- Reasons not to be a short seller
- Reasons retail investors should celebrate short sellers
- Reasons the establishment should too
- Loads of new idea generating data
One of the peculiar aspects of the recent Reddit ramps is that short sellers seem to have been cast as the enemy of retail investors. This is peculiar because usually those vilifying short sellers are establishment types (management, regulators, populist politicians, etc). Here we’re talking about an anti-establishment rabble that sees malfeasance in the activity of 'evil' shorts.
This magazine lives to serve retail investors, so have we got it wrong by publicising London’s most shorted shares in our Ideas Farm data?
Just to be clear at the outset, I’m not suggesting that short selling is not used by stock manipulators. It often is.
But if I were a crook, shorting is something that I would be lukewarm about.
There are several things stacked against short-sellers that would put me off. Firstly, in general, the market tends to go up more than it goes down. While what is true of the market is not necessarily true of individual shares, it still suggests being short is not such a great place to be, especially when markets rise fast, as they have since March.
A bigger consideration for short sellers is that their upside is limited but the downside is not; the opposite of long-only investors. When a short seller borrows a share to sell into the market, the best outcome is that the share will be valueless by the time the debt needs repaying. However, if the price goes up, there is no limit to how high it can go. That means huge losses can be incurred if a losing short position is not closed out quickly enough.
And that leads us the final big negative. Short sellers have an inherently weak hand. If a share being shorted rises rapidly, to control risk short sellers are forced out of their trade because they have to buy shares to cover the ballooning liability (the increasingly expensive borrowed shares).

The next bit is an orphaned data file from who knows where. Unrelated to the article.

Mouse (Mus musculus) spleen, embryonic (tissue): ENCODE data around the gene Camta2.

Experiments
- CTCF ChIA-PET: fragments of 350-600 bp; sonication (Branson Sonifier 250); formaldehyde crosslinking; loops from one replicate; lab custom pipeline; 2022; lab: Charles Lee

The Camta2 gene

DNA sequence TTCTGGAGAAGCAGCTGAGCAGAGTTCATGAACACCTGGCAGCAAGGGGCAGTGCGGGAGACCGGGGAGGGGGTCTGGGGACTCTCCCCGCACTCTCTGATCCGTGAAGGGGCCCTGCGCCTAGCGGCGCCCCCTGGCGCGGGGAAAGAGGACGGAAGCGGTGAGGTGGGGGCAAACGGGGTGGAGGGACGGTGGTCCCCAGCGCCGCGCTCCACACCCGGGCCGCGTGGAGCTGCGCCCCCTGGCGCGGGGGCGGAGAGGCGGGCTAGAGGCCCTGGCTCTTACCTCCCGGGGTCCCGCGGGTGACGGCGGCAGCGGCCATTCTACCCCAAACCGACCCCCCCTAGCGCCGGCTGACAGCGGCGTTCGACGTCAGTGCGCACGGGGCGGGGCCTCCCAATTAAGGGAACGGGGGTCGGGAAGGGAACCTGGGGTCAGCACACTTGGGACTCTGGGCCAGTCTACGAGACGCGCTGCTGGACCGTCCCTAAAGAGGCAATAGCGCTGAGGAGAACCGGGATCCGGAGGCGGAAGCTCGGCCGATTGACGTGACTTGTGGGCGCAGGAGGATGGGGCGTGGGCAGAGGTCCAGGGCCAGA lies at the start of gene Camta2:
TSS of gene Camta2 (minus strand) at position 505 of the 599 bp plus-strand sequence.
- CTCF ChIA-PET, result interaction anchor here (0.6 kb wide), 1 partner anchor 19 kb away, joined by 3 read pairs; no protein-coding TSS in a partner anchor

This last factor is the nugget of genius in recent events in the shares of GameStop (US:GME) et al. There was a ridiculous level of short interest. This meant once prices started to go up in earnest, short sellers were forced to join in the buying frenzy. That added rocket fuel and created further pressure to close short positions. Ouch!
These off-putting characteristics of short selling means it often is an activity that attracts crusading obsessives (or the closest the investment world has to crusaders). That is why we think monitoring short interest is valuable to retail investors. Short interest is a red flag. It has served as a warning ahead of many of the highest profile stock disasters over the years: from Enron; to Carillion; to NMC; to Wirecard.
What’s more, despite the narrative we have seen shamelessly spun by some establishment types (eg, dodgy management teams and inept regulators), it is very hard for short selling to bring down a viable business.
So, we continue to think that short sellers can provide a valuable service to retail investors by raising red flags. The establishment, in the form of auditors, regulators and non-executive directors, should pay attention, too.
That said, like all Ideas Farm data, being aware of short interest should be part of a much broader research process. Short sellers are often wrong. Another case in point is this week’s significant reduction in short interest in some familiar names on our most-shorted list. These moves look like the result of short sellers limiting risk in reaction to last week's events rather than a reflection of a change in fundamental view.